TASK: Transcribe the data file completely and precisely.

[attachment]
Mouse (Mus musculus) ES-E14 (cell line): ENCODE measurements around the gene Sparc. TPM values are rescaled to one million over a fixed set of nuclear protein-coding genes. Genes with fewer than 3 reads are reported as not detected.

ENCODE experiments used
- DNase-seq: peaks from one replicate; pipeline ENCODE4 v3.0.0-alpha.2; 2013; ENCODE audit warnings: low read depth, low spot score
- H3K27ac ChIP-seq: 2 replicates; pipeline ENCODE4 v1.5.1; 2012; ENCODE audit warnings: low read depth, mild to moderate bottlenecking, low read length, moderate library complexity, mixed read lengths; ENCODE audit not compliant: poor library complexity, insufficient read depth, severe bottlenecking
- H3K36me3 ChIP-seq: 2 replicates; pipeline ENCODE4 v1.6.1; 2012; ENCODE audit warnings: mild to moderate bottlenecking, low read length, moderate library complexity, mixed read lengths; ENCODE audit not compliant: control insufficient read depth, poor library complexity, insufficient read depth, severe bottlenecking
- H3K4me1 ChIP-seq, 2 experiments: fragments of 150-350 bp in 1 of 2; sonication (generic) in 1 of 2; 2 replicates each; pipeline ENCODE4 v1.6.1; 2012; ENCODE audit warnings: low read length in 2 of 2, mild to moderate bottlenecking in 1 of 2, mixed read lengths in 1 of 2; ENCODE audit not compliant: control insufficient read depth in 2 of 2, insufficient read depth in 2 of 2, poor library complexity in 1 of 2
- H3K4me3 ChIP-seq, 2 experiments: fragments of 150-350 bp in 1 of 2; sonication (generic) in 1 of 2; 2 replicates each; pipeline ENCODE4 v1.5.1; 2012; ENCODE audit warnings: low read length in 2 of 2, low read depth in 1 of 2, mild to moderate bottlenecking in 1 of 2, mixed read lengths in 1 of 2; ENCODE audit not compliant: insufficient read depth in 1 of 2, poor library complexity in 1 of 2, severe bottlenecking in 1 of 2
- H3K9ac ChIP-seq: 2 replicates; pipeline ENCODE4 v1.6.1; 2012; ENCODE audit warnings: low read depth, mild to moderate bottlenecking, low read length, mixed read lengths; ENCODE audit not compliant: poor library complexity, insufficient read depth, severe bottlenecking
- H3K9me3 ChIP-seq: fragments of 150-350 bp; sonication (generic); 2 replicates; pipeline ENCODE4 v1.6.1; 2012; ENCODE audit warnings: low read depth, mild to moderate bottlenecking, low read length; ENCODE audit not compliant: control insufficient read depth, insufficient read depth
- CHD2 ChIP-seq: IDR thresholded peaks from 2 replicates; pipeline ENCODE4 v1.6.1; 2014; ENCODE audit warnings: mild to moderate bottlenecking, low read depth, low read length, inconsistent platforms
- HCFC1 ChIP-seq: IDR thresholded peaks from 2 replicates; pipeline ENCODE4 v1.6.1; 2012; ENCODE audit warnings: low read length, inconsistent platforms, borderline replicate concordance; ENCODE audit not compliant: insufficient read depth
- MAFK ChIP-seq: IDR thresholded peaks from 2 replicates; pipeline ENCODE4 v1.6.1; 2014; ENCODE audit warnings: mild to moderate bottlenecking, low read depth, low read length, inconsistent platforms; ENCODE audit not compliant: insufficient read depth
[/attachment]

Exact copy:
Mouse (Mus musculus) ES-E14 (cell line): ENCODE measurements around the gene Sparc. TPM values are rescaled to one million over a fixed set of nuclear protein-coding genes. Genes with fewer than 3 reads are reported as not detected.

ENCODE experiments used
- DNase-seq: peaks from one replicate; pipeline ENCODE4 v3.0.0-alpha.2; 2013; ENCODE audit warnings: low read depth, low spot score
- H3K27ac ChIP-seq: 2 replicates; pipeline ENCODE4 v1.5.1; 2012; ENCODE audit warnings: low read depth, mild to moderate bottlenecking, low read length, moderate library complexity, mixed read lengths; ENCODE audit not compliant: poor library complexity, insufficient read depth, severe bottlenecking
- H3K36me3 ChIP-seq: 2 replicates; pipeline ENCODE4 v1.6.1; 2012; ENCODE audit warnings: mild to moderate bottlenecking, low read length, moderate library complexity, mixed read lengths; ENCODE audit not compliant: control insufficient read depth, poor library complexity, insufficient read depth, severe bottlenecking
- H3K4me1 ChIP-seq, 2 experiments: fragments of 150-350 bp in 1 of 2; sonication (generic) in 1 of 2; 2 replicates each; pipeline ENCODE4 v1.6.1; 2012; ENCODE audit warnings: low read length in 2 of 2, mild to moderate bottlenecking in 1 of 2, mixed read lengths in 1 of 2; ENCODE audit not compliant: control insufficient read depth in 2 of 2, insufficient read depth in 2 of 2, poor library complexity in 1 of 2
- H3K4me3 ChIP-seq, 2 experiments: fragments of 150-350 bp in 1 of 2; sonication (generic) in 1 of 2; 2 replicates each; pipeline ENCODE4 v1.5.1; 2012; ENCODE audit warnings: low read length in 2 of 2, low read depth in 1 of 2, mild to moderate bottlenecking in 1 of 2, mixed read lengths in 1 of 2; ENCODE audit not compliant: insufficient read depth in 1 of 2, poor library complexity in 1 of 2, severe bottlenecking in 1 of 2
- H3K9ac ChIP-seq: 2 replicates; pipeline ENCODE4 v1.6.1; 2012; ENCODE audit warnings: low read depth, mild to moderate bottlenecking, low read length, mixed read lengths; ENCODE audit not compliant: poor library complexity, insufficient read depth, severe bottlenecking
- H3K9me3 ChIP-seq: fragments of 150-350 bp; sonication (generic); 2 replicates; pipeline ENCODE4 v1.6.1; 2012; ENCODE audit warnings: low read depth, mild to moderate bottlenecking, low read length; ENCODE audit not compliant: control insufficient read depth, insufficient read depth
- CHD2 ChIP-seq: IDR thresholded peaks from 2 replicates; pipeline ENCODE4 v1.6.1; 2014; ENCODE audit warnings: mild to moderate bottlenecking, low read depth, low read length, inconsistent platforms
- HCFC1 ChIP-seq: IDR thresholded peaks from 2 replicates; pipeline ENCODE4 v1.6.1; 2012; ENCODE audit warnings: low read length, inconsistent platforms, borderline replicate concordance; ENCODE audit not compliant: insufficient read depth
- MAFK ChIP-seq: IDR thresholded peaks from 2 replicates; pipeline ENCODE4 v1.6.1; 2014; ENCODE audit warnings: mild to moderate bottlenecking, low read depth, low read length, inconsistent platforms; ENCODE audit not compliant: insufficient read depth